A Ring Network is a type of decentralized network topology found in a LAN or Local Area Network. In this type of network topology, a number of different nodes which include workstations, shared peripherals, file servers and more, are arranged around a closed-loop cable. This works similar to the way a bus network runs within a computer or processor.
Technipages Explains Ring Network
A ring network’s workstations are all capable of sending messages to all other workstations on the network. Each of the nodes in the network, which of course includes more than just workstations, has its own unique address and circuits in order to constantly check whether a message is being sent. Every node does this, all the time, which is why initially, a single node failing could disrupt or even compromise the entire network.
Over time, fault-tolerance mechanisms were built in and ring networks became more tolerant of individual nodes failing – even more than one at a time. In essence, initially, even a single node failing broke the ring, while later versions allowed to bypass broken nodes and keep the ring intact. Each node in the network is connected to exactly two other nodes, which is why initially, one failing was such a big issue. Every active node processes every data packet that needs to be transmitted. This isn’t overly effective at a larger scale – ring networks tend to be relatively small in nature, as larger ones can have delays.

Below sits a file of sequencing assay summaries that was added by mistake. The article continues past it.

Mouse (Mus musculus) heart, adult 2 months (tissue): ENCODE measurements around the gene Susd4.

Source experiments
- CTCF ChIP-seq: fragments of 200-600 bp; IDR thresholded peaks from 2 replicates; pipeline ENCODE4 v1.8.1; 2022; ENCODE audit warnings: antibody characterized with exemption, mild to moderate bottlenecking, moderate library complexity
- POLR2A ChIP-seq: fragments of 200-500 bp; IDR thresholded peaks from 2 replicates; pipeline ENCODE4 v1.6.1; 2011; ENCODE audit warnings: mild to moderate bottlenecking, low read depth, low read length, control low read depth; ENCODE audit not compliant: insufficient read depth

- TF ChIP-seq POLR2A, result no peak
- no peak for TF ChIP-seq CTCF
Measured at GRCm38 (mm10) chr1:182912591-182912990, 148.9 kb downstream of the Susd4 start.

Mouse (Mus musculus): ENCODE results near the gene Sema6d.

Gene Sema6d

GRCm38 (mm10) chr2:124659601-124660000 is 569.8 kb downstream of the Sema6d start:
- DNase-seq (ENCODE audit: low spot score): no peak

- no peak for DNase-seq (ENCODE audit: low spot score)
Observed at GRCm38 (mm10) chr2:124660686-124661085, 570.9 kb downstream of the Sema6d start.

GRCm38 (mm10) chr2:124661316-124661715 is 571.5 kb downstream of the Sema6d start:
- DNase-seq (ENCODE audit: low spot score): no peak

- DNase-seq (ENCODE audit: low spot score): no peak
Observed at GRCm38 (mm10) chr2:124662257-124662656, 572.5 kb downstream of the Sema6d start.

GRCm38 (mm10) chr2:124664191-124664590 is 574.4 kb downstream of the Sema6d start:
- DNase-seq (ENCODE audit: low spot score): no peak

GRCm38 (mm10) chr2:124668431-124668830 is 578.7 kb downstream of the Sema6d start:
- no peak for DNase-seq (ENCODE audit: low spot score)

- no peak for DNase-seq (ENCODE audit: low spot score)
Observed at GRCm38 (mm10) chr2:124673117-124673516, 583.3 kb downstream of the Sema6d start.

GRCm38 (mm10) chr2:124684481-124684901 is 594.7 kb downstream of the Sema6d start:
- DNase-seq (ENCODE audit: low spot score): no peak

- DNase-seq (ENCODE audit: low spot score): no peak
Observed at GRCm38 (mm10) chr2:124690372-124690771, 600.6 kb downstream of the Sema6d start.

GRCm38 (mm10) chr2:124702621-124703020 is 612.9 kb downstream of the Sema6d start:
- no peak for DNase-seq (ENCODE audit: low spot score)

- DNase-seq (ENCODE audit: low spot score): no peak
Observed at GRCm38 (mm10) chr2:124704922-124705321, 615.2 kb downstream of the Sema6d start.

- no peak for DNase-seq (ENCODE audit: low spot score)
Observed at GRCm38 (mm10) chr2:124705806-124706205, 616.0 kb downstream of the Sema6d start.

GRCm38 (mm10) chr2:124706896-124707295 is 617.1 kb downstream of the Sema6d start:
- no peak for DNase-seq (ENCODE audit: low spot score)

Common Uses of Ring Network
- Ring networks have the advantage of being decentralized – that means that there isn’t any one single central node that needs to direct or control the traffic in the network
- The setup of new devices or removal of existing ones from a ring network is relatively difficult.
- Ring networks are, by definition, reliant on the nodes that form the ring.
Common Misuses of Ring Network
- A ring network is a type of wireless connection where devices communicate with one another.